Hiking in Finland

Climbing, bikepacking, skiing & packrafting in the north

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I wrote this with a smile on my face. I tried to use humour. My humour is of the ironic kind, so might not be obvious and understandable to everyone to some. Just know that I wrote this with a positive vibe, and that's how you also should read it. Life is too short to be grumpy!

Philip aka Sectionhiker had an interesting post on his blog yesterday. Called "Outdoor Blogger Challenge – Product Review Disclosures" he thinks it is time for outdoor bloggers to disclose if they got free gear, in-kind compensation for a product review or even a financial benefit. I'm all in favour of transparency, and have disclosed since day one in my About/ FAQ page and in articles that a lot of gear on the blog, that gets reviewed, has been provided for free, or has been purchased at a reduced price or has been loaned to me. I also have an Amazon Affiliate account, which means if I post a link to Amazon, and you buy something, I usually earn a few cents (I received a Amazon coupon last week, worth $35 which I "earned" in about six months. I'm not planning to retire soon =). If you Flattr me, I also "earn" some money (Woohoo, just checked: my preliminary Flattr revenue for July is 0,29€ - time to book those Fiji tickets!). Add in the massive revenue from those Ads on the side, and I reckon I can fly First Class and spend a week in the Hilton President Suite.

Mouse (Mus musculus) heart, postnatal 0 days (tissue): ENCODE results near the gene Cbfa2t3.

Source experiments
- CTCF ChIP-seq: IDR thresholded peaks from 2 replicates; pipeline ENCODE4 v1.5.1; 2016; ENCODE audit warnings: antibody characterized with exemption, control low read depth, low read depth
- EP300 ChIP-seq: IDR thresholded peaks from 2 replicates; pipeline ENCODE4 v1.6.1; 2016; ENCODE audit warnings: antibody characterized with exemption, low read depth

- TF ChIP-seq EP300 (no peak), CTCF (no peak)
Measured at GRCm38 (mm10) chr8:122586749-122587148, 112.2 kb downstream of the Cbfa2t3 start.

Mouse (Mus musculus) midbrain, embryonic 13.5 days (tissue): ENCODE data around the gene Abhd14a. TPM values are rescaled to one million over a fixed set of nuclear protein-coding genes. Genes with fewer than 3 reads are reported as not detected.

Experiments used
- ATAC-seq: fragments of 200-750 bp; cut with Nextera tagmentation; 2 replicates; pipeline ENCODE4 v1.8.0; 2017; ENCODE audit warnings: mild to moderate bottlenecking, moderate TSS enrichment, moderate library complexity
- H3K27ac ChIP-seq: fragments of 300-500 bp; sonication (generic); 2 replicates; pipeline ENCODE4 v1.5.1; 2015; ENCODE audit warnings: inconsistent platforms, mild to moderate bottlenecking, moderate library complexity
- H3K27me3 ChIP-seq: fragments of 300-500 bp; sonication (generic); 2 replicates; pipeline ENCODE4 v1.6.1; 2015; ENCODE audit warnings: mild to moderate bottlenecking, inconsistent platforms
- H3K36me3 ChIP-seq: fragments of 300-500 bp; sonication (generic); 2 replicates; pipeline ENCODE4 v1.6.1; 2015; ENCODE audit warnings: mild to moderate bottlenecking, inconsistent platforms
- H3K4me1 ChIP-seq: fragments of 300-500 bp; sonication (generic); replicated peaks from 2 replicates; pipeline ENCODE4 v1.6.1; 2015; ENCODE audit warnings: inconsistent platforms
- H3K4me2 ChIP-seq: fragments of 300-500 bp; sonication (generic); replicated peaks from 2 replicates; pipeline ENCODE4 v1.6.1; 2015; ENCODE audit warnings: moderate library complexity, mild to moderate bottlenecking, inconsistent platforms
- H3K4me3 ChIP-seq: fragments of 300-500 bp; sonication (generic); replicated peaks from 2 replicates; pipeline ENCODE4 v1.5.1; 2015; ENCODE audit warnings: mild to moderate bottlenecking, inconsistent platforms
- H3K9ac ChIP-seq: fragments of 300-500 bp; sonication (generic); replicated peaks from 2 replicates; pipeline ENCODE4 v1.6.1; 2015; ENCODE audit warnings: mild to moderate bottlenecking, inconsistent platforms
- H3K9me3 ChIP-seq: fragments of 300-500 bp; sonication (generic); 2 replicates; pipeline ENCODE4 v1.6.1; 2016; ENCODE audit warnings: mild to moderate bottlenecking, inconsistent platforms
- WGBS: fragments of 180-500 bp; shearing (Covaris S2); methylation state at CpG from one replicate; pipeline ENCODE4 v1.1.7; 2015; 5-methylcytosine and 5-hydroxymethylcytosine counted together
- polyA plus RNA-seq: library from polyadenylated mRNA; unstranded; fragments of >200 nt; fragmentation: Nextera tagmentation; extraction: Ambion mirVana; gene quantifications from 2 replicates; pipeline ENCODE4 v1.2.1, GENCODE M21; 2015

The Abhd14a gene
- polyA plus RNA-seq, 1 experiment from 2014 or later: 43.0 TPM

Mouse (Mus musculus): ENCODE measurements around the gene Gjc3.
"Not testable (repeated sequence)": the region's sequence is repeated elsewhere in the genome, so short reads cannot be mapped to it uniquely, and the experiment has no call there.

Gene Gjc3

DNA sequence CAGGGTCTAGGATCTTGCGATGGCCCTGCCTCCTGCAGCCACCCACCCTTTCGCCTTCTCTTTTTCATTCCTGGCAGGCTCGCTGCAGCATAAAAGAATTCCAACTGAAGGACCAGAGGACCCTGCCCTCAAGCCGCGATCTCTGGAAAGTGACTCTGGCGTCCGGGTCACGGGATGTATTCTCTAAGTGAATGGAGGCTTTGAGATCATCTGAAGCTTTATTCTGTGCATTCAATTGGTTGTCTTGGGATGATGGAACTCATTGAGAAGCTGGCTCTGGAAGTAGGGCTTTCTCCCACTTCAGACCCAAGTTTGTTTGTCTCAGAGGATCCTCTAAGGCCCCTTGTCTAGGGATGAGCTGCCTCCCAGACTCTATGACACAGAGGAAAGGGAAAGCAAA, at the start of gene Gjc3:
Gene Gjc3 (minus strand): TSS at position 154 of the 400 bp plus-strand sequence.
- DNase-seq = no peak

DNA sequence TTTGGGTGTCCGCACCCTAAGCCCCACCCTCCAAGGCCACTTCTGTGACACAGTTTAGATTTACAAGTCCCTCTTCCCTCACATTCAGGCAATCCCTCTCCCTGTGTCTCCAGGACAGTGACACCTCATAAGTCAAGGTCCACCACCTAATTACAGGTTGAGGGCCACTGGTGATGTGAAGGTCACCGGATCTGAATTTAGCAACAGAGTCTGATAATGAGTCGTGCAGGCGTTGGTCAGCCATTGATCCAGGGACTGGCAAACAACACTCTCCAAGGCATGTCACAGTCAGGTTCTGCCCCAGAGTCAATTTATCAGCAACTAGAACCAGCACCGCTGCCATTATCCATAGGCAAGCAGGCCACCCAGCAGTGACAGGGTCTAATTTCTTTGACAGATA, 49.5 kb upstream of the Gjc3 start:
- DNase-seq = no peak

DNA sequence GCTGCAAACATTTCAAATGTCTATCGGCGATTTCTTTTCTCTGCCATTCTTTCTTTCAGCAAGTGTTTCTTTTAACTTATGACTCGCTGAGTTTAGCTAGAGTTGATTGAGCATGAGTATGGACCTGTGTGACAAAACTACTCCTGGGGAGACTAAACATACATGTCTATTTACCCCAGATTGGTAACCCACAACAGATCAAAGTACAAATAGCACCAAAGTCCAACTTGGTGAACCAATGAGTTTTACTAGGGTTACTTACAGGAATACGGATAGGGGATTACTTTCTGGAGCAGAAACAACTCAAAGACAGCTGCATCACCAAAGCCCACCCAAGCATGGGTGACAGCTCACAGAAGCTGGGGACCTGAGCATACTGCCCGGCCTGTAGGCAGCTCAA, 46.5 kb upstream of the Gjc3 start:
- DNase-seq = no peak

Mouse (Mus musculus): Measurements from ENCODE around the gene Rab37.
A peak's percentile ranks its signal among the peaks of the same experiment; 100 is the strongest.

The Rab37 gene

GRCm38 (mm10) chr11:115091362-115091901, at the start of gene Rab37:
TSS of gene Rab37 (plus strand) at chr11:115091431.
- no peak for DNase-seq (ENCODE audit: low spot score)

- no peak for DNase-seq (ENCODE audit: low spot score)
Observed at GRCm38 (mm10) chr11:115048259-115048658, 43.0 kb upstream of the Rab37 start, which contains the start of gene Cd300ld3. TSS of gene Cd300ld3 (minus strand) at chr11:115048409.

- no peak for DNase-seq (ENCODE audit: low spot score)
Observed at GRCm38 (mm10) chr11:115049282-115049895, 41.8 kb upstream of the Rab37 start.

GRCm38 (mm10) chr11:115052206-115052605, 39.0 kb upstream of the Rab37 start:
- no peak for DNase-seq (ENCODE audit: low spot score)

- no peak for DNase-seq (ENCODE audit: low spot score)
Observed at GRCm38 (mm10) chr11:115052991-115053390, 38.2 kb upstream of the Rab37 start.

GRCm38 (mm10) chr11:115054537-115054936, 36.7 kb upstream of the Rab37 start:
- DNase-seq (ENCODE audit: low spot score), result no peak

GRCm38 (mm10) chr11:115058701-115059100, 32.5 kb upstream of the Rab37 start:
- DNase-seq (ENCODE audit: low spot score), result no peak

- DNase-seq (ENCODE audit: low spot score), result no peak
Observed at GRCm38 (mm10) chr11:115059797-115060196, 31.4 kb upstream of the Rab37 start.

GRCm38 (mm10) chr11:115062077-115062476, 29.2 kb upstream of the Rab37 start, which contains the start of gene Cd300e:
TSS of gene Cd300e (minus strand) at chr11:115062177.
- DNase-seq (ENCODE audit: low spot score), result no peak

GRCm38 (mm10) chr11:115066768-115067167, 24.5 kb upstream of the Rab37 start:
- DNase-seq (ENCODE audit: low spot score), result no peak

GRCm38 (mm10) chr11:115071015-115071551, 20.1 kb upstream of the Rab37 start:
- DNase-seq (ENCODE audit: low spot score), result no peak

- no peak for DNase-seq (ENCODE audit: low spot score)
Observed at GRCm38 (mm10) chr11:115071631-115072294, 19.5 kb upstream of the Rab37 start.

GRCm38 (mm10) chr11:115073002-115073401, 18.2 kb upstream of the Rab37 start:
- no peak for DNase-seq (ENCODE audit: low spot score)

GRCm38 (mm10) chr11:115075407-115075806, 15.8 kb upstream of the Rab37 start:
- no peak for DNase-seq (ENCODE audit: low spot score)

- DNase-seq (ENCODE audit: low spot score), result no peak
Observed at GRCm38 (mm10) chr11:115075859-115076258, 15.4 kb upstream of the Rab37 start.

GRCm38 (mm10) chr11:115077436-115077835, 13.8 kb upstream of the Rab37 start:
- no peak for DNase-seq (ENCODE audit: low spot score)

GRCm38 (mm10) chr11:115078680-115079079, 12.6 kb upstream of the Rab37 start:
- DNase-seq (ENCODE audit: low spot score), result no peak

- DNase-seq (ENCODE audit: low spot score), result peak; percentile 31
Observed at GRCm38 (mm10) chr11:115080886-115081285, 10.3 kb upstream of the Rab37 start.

Before I continue on what Philip wrote, lets do this in plain language: Gear Reviews drive traffic. It is what people search for on Google, and hence they come and visit your "XYZ Review". They might stick around to read about your trips, but likely they're not. It is all about gear, as has been written about and lamented on by others as well. Yes, I think it is sad - I personally am a lot more excited and motivated to write about my trips and experiences than doing a gear review each week. But: Gear reviews drive traffic. If stats mean nothing to you, you won't be bothered by this, for those that have ads and affiliate programs if means possibly earning a few more bucks. So if a call to disclosure comes, it already makes me listen closely. What is the real reason for a post like that?

Philip closed his article, which apparently was triggered by a post on Daily Hiker who in turn felt he needed to write something about it because of something he read on GearGals, with three questions, which I will answer here.

- As an outdoor blogger, do you disclose the receipt of complementary products or other financial incentives from manufacturers whose products you review online?

Yes, since day one. Like Phil, Philip, and a whole bunch of other bloggers, I receive free gear for review from manufacturers and PR companies. And I too have the luxury to choose the something I'd like to test. Obviously I would rather spend my time and test something I want to use versus something I don't want to use (which is a good explanation for the amount of favourable reviews here - I just don't have time and desire to test and write about crap). And still then I always have been 100% saying how things are - if something is crap, then it will be said. I also am not forced to do a review, get money for it, get to go on trips, or anything else.

I also know that a lot of you readers think it is fine that bloggers get free gear and write reviews about it. The reasoning goes that if a guy, who spends every other weekend in the forest and hills is testing a backpack/ jacket/ pants/ stove, he has a pretty good idea of what he is talking about. And if he says "Hey, this is cool, but XY detail is not so good" then it gives those readers an idea what to expect before they dish out their hard earned money. There's plenty of comments on old gear reviews here, where people say they're very thankful for the detailed review, and that they found my opinion of the item was spot on; that they bought that item and also find it is fab. And I also get the occasional email asking additional questions, which I always try to answer promptly.